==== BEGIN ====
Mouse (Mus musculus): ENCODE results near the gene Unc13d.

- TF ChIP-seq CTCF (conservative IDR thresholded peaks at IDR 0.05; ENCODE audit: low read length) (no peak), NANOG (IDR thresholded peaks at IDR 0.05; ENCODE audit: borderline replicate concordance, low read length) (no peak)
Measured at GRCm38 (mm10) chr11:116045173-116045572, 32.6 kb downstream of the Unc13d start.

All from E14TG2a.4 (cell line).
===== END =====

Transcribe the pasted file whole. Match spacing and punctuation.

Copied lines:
Mouse (Mus musculus): ENCODE results near the gene Unc13d.

- TF ChIP-seq CTCF (conservative IDR thresholded peaks at IDR 0.05; ENCODE audit: low read length) (no peak), NANOG (IDR thresholded peaks at IDR 0.05; ENCODE audit: borderline replicate concordance, low read length) (no peak)
Measured at GRCm38 (mm10) chr11:116045173-116045572, 32.6 kb downstream of the Unc13d start.

All from E14TG2a.4 (cell line).